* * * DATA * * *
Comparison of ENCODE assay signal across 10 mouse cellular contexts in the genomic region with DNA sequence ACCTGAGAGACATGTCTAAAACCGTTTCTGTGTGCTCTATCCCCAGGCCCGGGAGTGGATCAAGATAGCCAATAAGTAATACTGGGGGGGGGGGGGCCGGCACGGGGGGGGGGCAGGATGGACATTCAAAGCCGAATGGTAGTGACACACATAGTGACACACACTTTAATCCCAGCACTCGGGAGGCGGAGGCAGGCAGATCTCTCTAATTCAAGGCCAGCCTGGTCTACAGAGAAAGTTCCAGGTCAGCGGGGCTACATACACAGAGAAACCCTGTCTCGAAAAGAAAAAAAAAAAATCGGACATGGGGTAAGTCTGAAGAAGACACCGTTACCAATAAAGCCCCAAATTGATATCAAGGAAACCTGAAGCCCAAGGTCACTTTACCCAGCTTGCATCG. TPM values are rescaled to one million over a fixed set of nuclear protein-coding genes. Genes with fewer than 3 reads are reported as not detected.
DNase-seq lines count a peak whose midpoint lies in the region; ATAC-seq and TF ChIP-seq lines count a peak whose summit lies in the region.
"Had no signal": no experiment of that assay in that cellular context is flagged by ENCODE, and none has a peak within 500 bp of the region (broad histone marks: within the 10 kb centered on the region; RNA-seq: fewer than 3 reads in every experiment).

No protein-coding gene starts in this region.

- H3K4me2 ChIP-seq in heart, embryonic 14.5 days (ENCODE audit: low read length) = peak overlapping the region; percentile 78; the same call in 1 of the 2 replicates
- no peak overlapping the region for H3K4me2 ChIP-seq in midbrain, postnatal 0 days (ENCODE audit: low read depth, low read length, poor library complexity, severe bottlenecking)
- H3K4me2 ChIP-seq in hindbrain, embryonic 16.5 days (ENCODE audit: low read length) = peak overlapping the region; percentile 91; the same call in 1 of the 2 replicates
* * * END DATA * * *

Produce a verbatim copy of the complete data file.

Comparison of ENCODE assay signal across 10 mouse cellular contexts in the genomic region with DNA sequence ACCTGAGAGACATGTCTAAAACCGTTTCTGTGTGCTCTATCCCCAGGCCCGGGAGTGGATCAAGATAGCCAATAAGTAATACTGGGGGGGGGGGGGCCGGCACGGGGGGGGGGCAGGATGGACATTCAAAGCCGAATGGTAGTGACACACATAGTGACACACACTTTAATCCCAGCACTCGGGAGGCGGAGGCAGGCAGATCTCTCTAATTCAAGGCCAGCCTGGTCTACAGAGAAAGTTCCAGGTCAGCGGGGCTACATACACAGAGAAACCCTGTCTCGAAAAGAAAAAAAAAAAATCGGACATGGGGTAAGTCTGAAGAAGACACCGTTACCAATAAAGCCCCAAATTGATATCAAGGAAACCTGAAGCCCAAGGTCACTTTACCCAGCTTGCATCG. TPM values are rescaled to one million over a fixed set of nuclear protein-coding genes. Genes with fewer than 3 reads are reported as not detected.
DNase-seq lines count a peak whose midpoint lies in the region; ATAC-seq and TF ChIP-seq lines count a peak whose summit lies in the region.
"Had no signal": no experiment of that assay in that cellular context is flagged by ENCODE, and none has a peak within 500 bp of the region (broad histone marks: within the 10 kb centered on the region; RNA-seq: fewer than 3 reads in every experiment).

No protein-coding gene starts in this region.

- H3K4me2 ChIP-seq in heart, embryonic 14.5 days (ENCODE audit: low read length) = peak overlapping the region; percentile 78; the same call in 1 of the 2 replicates
- no peak overlapping the region for H3K4me2 ChIP-seq in midbrain, postnatal 0 days (ENCODE audit: low read depth, low read length, poor library complexity, severe bottlenecking)
- H3K4me2 ChIP-seq in hindbrain, embryonic 16.5 days (ENCODE audit: low read length) = peak overlapping the region; percentile 91; the same call in 1 of the 2 replicates